Market Thinking

making sense of the narrative

Has Inflation Peaked?

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One of the most important questions facing investors is not inflation per se, but perceptions of inflation. The Fed is focused on inflation expectations in setting wages, while markets are focussed on the Fed’s perceptions of those expectations and the extent to which the Fed is actually looking at the wealth effect not just in terms of the S&P500, but also in terms of the distress already happening in 60:40 and other target date retirement funds, where the drawdown year to date is in double digits.

Amidst all the blood and thunder in markets generally it is interesting to observe that the US 10 year bond is now flat for the month, while the US 2 year has actually rallied a little. Indications of market inflation expectations like the breakeven inflation indices or the OIS Inflation swaps also appear to be recovering, leading us to question whether inflation has peaked? Or perhaps more importantly, have perceptions about inflation (and perceptions of those perceptions) peaked?

There is a circularity between narratives and markets; when a market starts to move it is usually deemed to be on the basis of a ‘fundamental’ based narrative, and the more it moves, the more ‘true’ the narrative is determined to be. Thus as waves of selling started to hit Bond Markets at the start of this year (something we discussed at the time in our series of posts on four problems and a solution (the Real Problem with Bonds) the narrative on inflation was deemed to be not only the cause, but also to be proven by moves in the bond markets. A kind of market logical fallacy; bonds don’t like inflation, bonds have gone down more, therefore there must be more inflation. This is of course only partially true, but to be consistent it does mean that , now certain aspects of the Bond markets are stabilising, as well as the actual evidence from the fundamentals starting to suggest that inflation may not be as runaway as some had claimed, there is a prospect of markets starting to decide that inflation is ‘getting better’.

The chart below, from Goldman Sachs is a good exposition of the likely path of US Core Personal Consumers’ Expenditure inflation and in particular the cause and effect of what they refer to as “Supply Constrained Durable goods” – essentially the effect on supply chains of Zero Covid and Zero Carbon policies (albeit being blamed on Ukraine).

Chart 1. Base effects to bring core PCE inflation down

If there is a perception that inflation has peaked, then it will likely be followed by a perception that the Fed will hold back and not continue to tighten monetary conditions so aggressively. This then will likely trigger a short covering rally in markets and some extension of ‘duration’, both in bonds and equities. The important point is that changing perceptions on inflation could very well be triggered by, for example, value investors putting money into Bonds, rather than any real world information.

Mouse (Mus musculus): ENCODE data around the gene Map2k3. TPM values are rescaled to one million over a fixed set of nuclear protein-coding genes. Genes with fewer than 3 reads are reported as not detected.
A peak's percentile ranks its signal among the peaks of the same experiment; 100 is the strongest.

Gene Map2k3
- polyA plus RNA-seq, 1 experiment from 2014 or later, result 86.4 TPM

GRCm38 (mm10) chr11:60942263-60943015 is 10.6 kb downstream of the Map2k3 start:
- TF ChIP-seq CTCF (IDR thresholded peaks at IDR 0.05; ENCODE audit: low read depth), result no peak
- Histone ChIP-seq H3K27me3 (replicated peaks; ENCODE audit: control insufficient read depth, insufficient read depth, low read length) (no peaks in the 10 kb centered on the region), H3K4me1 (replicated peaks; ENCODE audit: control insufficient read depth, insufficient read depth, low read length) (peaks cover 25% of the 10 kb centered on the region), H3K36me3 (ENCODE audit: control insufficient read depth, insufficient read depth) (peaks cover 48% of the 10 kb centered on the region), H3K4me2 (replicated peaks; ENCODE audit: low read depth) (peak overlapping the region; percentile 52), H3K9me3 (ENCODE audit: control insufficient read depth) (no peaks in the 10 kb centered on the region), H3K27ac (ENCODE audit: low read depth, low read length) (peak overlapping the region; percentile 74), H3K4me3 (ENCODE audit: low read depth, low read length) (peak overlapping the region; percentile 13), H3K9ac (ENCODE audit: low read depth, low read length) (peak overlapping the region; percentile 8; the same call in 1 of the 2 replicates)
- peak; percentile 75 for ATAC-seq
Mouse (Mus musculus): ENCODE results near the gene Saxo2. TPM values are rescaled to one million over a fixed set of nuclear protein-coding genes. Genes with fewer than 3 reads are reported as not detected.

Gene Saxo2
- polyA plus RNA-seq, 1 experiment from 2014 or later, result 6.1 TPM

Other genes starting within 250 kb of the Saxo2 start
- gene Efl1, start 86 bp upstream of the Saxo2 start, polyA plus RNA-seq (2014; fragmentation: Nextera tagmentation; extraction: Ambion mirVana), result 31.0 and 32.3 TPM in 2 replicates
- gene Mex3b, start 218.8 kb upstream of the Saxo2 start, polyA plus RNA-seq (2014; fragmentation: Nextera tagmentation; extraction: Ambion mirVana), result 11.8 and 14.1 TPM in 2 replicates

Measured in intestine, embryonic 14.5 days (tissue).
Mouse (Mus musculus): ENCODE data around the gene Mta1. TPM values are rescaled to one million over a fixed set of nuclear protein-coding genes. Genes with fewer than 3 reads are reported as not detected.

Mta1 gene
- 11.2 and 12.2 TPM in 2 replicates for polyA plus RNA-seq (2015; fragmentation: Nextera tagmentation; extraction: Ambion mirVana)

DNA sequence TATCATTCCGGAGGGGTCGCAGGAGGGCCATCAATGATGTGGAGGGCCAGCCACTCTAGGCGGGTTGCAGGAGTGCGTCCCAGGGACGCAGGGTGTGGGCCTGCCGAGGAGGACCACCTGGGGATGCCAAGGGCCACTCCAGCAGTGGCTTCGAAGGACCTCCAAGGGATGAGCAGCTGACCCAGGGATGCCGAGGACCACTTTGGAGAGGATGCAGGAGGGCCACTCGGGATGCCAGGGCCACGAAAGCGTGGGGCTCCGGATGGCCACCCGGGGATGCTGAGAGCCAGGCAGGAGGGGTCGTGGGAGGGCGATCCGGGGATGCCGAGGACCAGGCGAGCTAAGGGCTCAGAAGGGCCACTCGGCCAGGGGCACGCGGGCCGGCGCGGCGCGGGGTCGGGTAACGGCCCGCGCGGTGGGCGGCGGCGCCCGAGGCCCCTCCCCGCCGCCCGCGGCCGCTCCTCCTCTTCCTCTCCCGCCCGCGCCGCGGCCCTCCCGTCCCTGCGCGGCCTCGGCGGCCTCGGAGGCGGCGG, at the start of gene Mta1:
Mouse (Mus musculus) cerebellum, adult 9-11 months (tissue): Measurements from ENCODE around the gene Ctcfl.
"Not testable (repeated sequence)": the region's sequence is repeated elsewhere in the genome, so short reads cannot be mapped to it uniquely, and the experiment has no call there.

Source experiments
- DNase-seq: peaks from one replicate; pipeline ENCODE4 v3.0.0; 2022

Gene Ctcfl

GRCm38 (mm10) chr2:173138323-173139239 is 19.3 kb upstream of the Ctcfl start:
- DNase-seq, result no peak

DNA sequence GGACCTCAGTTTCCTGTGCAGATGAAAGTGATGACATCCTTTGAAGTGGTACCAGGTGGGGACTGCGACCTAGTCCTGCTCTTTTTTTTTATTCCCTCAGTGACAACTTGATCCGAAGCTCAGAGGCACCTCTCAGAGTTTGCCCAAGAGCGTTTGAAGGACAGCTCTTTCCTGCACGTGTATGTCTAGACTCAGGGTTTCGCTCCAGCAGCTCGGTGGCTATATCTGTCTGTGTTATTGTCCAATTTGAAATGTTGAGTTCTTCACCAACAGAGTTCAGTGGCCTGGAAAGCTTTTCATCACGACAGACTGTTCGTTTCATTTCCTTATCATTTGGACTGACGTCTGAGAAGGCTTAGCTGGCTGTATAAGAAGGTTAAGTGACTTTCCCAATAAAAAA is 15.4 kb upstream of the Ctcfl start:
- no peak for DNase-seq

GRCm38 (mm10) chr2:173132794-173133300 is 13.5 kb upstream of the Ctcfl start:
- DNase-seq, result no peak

Wealth Effects – the problems hitting 60:40

There is another important issue here which concerns the Wealth Effect – something the Fed was believed to be targeting under QE and which now it seems they may be targeting in the other direction – the Fed put being replaced by the Fed selling calls. The most important place to look here is probably pension funds, especially the dominant structures of Target Date funds. These steadily increase exposure to bonds as the investor gets closer to retirement, but the selloff in bond markets means that the value of most funds has been hit very hard this year. The chart shows the total return index for the Morningstar benchmark Moderate Risk Index – essentially a 60:40 fund. A very comfortable annualised equivalent of 6.5% over the last 5 years, even allowing for the 2020 drawdown (and very similar over the last 10 years).

However, as we highlighted in our January articles (Four Problems and a Solution) the poor prospects for bonds were going to make it very difficult for 60:40 funds and as can also be seen from chart 2, year to date the index is down 14%, even greater than the drawdown in 2020. If the Fed takes Pension Fund wealth into account for its wealth effect, then it has already done far more than it needs to.

Chart 2: Balanced accounts struggling

As we noted in May Market Thinking, with short dated bond yields over 2.5%, the argument that There Is No Alternative (TINA) to equities will come under some challenge, especially as balance sheets are being shrunk and long term investors are happy to sit on the sidelines in bonds rather than low or even negative yielding cash – and certainly not Bitcoin!

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